The cultural aversion to 13 was first joined to Friday in an act of state-sponsored terror in Europe about 700 years ago. On Friday, October 13, 1307, the Knights Templar, an organization whose economic & political power was beginning to rival that of established governments, was set upon in the name of European Security. On that single day, 2,000-5,000 Templar operatives were arrested, many without charges. Those who weren’t put to death were detained indefinitely. It sent a clear message to other dissidents not to try anything funny. The date was chosen for the symbolic value already established, a value that would help people remember what had gone down.
But 13’s aura was merely reinforced, not created, by these designs. The first time the number 13 was vilified, years before 1307, years before even the deadly feast at Valhalla, the first charges were leveled in the defamation of matrifocal social structures. During the transition from Paleolithic to Meso- & Neolithic social structures, around 4,000bce, massive environmental changes created unprecedented scarcity. Plentiful resources that had been equitably shared for millennia gave way to shortages & the need to fight for whatever one could get. Hunter-gatherer males became the more efficient herder-agriculturalists & began to usurp traditional female civic & life-giving roles. Up to that point, almost 70% of societies’ resources were gathered by women while 30% were hunted by men. In region after region, the moment men became agriculturalists marks the moment women became commodities rather than providers. In the new society, the ability for women to determine their own lives was initially superfluous & ultimately destabilizing.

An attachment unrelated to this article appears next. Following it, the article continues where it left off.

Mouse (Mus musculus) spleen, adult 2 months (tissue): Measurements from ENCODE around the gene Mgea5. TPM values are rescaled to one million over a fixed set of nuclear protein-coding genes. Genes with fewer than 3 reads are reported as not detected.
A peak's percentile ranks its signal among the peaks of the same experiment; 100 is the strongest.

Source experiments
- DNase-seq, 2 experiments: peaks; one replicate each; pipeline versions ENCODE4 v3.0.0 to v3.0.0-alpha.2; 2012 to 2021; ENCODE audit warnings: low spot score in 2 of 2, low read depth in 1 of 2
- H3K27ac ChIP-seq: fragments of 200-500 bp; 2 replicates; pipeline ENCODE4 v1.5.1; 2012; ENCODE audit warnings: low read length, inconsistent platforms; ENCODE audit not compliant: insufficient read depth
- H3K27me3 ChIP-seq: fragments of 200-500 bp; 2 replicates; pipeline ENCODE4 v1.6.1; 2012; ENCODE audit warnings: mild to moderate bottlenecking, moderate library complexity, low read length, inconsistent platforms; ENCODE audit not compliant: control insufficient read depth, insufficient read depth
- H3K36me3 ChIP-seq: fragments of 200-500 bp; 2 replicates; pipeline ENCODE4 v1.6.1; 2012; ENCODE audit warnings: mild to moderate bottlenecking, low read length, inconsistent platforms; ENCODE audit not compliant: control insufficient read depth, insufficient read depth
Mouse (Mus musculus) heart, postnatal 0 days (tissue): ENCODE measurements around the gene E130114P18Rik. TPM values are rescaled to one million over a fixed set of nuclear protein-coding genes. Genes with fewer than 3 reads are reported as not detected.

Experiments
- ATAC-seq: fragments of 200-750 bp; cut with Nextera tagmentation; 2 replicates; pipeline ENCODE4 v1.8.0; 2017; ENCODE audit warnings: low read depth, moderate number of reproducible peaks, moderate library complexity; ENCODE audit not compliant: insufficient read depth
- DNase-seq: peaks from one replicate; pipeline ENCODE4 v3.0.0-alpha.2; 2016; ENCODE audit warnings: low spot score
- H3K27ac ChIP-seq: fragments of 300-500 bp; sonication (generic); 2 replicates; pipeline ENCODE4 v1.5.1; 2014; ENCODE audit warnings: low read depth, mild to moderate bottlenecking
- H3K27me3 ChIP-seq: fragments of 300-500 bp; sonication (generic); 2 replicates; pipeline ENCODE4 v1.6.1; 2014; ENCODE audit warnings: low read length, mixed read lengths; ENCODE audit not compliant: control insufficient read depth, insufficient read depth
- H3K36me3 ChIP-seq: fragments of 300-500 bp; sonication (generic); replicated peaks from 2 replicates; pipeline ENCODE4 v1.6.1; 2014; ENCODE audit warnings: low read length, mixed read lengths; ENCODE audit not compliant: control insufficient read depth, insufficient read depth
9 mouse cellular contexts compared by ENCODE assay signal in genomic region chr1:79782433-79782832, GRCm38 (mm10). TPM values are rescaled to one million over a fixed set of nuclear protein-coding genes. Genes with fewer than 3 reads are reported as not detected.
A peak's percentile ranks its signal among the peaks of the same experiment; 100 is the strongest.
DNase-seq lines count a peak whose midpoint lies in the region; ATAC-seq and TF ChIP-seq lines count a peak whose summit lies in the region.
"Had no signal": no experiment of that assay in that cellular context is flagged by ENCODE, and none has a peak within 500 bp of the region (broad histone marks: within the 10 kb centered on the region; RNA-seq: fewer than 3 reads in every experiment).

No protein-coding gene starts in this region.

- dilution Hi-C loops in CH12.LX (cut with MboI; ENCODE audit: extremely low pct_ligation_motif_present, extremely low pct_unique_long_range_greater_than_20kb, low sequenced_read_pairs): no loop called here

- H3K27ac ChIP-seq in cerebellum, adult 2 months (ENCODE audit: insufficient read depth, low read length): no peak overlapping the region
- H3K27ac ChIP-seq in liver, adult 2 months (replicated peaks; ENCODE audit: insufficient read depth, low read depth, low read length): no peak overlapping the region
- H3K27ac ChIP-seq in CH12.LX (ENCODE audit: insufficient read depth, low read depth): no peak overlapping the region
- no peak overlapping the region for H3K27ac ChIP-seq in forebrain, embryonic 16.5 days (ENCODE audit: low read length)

New technologies and organizations were developed to meet the increasing demands for stability & security. With resources vulnerable & stretched thin, anything representing the creation of life or exhibiting matricentric thought, the principles of the ousted regime, had to be controlled or demonized. Goddesses within the pantheon were eliminated or relegated to the background. The 13th astrological symbol was stripped from the zodiac. The 13-lunar/menstrual-cycle calendar, developed during the Paleolithic era for tracking the passage of life, was deemed obsolete & was replaced with the 12-month year for tracking harvests. Lupercalia, a vestigial fertility celebration observed on February 13th was ultimately transformed into Valentine’s Day on the 14th, the day when men would choose their bride (& their dowry) — a day designed to celebrate sexual power transformed into one celebrating sexual commodity. Whether you were an architect of buildings or of social structures, 13 became something to avoid.